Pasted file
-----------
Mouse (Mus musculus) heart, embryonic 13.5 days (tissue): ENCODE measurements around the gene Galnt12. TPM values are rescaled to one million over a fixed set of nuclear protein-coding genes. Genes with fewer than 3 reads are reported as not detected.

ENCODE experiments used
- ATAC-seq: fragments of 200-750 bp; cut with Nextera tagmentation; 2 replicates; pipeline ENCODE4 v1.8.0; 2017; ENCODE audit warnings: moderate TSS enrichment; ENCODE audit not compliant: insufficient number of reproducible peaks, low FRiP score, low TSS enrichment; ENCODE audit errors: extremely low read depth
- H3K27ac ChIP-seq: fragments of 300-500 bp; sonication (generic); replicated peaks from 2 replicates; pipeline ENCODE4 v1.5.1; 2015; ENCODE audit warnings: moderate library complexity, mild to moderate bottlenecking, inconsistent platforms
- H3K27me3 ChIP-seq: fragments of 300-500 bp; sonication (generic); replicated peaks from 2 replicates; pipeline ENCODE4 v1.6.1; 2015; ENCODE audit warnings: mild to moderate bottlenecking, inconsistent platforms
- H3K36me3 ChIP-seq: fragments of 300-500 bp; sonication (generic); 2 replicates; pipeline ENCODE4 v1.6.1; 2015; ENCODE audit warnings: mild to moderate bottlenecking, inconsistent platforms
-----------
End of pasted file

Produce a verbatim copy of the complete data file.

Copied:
Mouse (Mus musculus) heart, embryonic 13.5 days (tissue): ENCODE measurements around the gene Galnt12. TPM values are rescaled to one million over a fixed set of nuclear protein-coding genes. Genes with fewer than 3 reads are reported as not detected.

ENCODE experiments used
- ATAC-seq: fragments of 200-750 bp; cut with Nextera tagmentation; 2 replicates; pipeline ENCODE4 v1.8.0; 2017; ENCODE audit warnings: moderate TSS enrichment; ENCODE audit not compliant: insufficient number of reproducible peaks, low FRiP score, low TSS enrichment; ENCODE audit errors: extremely low read depth
- H3K27ac ChIP-seq: fragments of 300-500 bp; sonication (generic); replicated peaks from 2 replicates; pipeline ENCODE4 v1.5.1; 2015; ENCODE audit warnings: moderate library complexity, mild to moderate bottlenecking, inconsistent platforms
- H3K27me3 ChIP-seq: fragments of 300-500 bp; sonication (generic); replicated peaks from 2 replicates; pipeline ENCODE4 v1.6.1; 2015; ENCODE audit warnings: mild to moderate bottlenecking, inconsistent platforms
- H3K36me3 ChIP-seq: fragments of 300-500 bp; sonication (generic); 2 replicates; pipeline ENCODE4 v1.6.1; 2015; ENCODE audit warnings: mild to moderate bottlenecking, inconsistent platforms